21

HuffPost has published a story that claims:

A newly published paper reveals that scientists at Facebook conducted a massive psychological experiment on hundreds of thousands of users by tweaking their feeds and measuring how they felt afterward.

Is it true that Facebook permitted researchers to alter users' data feeds without the users' respective permissions?

  • The claim isn't altering of user data but showing different status updates in the newsfeed. – Christian Jun 29 '14 at 20:51
  • 3
    Who claims that data was "altered"? As far as I can tell the claim is that the way that data was selected for display was changed, but no post was altered. – user5582 Jun 30 '14 at 0:35
  • 1
    @Articuno Yes, it sounds very different without that key word. Edited. – user20862 Jun 30 '14 at 0:38
  • I would also change the wording of without the users' resepctive permissions, because they did give it in the blanket agreement they should've read (I suppose). Wouldn't something like "without their explicit / specific permission or knowledge" be better? Otherwise the answer is probably something in the lines of no they did not, because their license allows them to do this, even though the question is more if they actually did it ;) – Nanne Jun 30 '14 at 7:14
  • 2
    I would suggest something like without the users explicit knowledge, but I'm not sure what the best wording is :) – Nanne Jun 30 '14 at 7:22
28

The experiment is published in the article "Experimental evidence of massive-scale emotional contagion through social networks" in PNAS.

The authors state:

The experiment manipulated the extent to which people (N = 689,003) were exposed to emotional expressions in their News Feed.

[...]

Two parallel experiments were conducted for positive and negative emotion: One in which exposure to friends’ positive emotional content in their News Feed was reduced, and one in which exposure to negative emotional content in their News Feed was reduced. In these conditions, when a person loaded their News Feed, posts that contained emotional content of the relevant emotional valence, each emotional post had between a 10% and 90% chance (based on their User ID) of being omitted from their News Feed for that specific viewing.

This cleary shows that the authors claim that they manipulated the feeds of hundreds of thousands of users.

The authors explicitly thank the Facebook team in the acknowledgements, so we can safely assume that Facebook did help the researchers to manipulate the feeds:

We thank the Facebook News Feed team, especially Daniel Schafer, for encouragement and support; the Facebook Core Data Science team, especially Cameron Marlow, Moira Burke, and Eytan Bakshy; plus Michael Macy and Mathew Aldridge for their feedback.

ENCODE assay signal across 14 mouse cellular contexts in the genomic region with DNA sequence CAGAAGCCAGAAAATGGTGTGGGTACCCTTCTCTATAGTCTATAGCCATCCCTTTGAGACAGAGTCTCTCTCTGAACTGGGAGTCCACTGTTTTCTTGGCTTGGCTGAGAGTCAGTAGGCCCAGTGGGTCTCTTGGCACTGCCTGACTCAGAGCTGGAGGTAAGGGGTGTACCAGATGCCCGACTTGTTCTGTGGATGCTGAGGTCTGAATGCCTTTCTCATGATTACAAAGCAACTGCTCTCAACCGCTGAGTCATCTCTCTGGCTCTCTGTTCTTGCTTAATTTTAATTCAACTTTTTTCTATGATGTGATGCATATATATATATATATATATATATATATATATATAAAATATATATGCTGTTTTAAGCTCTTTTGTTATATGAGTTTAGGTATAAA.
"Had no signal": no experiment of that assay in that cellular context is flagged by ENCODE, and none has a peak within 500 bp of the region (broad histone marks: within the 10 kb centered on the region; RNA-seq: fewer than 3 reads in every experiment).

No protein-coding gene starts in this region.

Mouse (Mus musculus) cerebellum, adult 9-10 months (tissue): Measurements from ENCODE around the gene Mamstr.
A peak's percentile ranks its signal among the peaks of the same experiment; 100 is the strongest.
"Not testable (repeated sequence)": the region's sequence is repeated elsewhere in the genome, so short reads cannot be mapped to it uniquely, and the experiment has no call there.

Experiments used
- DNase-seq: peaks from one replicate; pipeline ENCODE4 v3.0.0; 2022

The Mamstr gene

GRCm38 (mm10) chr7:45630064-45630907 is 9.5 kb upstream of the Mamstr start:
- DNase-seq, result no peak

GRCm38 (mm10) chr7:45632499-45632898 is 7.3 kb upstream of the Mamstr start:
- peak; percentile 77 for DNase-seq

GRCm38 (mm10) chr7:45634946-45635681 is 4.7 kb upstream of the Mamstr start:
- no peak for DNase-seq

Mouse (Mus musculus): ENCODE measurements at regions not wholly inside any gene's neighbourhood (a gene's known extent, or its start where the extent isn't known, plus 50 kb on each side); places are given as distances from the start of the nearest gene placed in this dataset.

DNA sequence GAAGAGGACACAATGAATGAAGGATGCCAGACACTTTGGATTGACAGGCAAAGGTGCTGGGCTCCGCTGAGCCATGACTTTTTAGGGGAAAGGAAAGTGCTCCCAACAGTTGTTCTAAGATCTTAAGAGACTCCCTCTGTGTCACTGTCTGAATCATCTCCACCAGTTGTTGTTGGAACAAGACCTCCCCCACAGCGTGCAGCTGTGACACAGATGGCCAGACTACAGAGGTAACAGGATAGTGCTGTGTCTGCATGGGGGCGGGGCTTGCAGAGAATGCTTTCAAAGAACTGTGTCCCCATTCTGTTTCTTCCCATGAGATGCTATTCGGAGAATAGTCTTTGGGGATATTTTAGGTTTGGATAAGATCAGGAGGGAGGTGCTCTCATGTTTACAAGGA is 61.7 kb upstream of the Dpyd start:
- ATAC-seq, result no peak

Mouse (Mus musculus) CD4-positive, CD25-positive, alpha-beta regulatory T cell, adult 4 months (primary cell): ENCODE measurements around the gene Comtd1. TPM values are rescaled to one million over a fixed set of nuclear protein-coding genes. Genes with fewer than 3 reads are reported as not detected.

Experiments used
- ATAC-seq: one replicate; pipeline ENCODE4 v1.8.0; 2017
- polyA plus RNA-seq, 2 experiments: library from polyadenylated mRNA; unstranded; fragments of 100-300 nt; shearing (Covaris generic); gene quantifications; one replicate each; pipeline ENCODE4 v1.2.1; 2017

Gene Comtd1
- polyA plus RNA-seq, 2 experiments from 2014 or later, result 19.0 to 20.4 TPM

About the issue of informed consent the authors write:

As such, it was consistent with Facebook’s Data Use Policy, to which all users agree prior to creating an account on Facebook, constituting informed consent for this research.

They claim that agreeing to the Facebook policy when signing up constitutes informed consent, they did not explicitly request permission nor inform the involved users afterwards. There is a blog post on Science Based Medicine from David Gorski exploring the ethical issues behind this and the question whether this actually constitutes informed consent.

  • 4
    The primary author works for the Facebook Core Data Science team; is that not enough of an admission? – Oddthinking Jun 29 '14 at 18:48
  • 2
    @Oddthinking I find that formulation in the paper to be highly problematic, a clause in the ToS can constitute consent, but declaring it "informed" is quite a stretch. – Mad Scientist Jun 29 '14 at 19:02
  • 5
    For instance, from FB Data Use Policy: we also put together data from the information we already have about you, your friends, and others, so we can offer and suggest a variety of services and features. For example, we may make friend suggestions, pick stories for your News Feed, or suggest people to tag in photos. – nico Jun 29 '14 at 20:09
  • 2
    @nico Let me reiterate "Informed consent" is a technical term that includes resonable assumptions about what how a person might interpret the actual wording of the agreement. So agreing that my data might be used to "pick stories for your News Feed" does not automatically imply informed consent for them making biased selections from my data. – Taemyr Jun 30 '14 at 8:46
  • 6
    @Nico We are not arguing wether legal consent have been given. We are arguing wether "informed consent" have been given. This is a piece of jargon meaning consent with a full understanding of future implication of this consent. – Taemyr Jun 30 '14 at 10:34

You must log in to answer this question.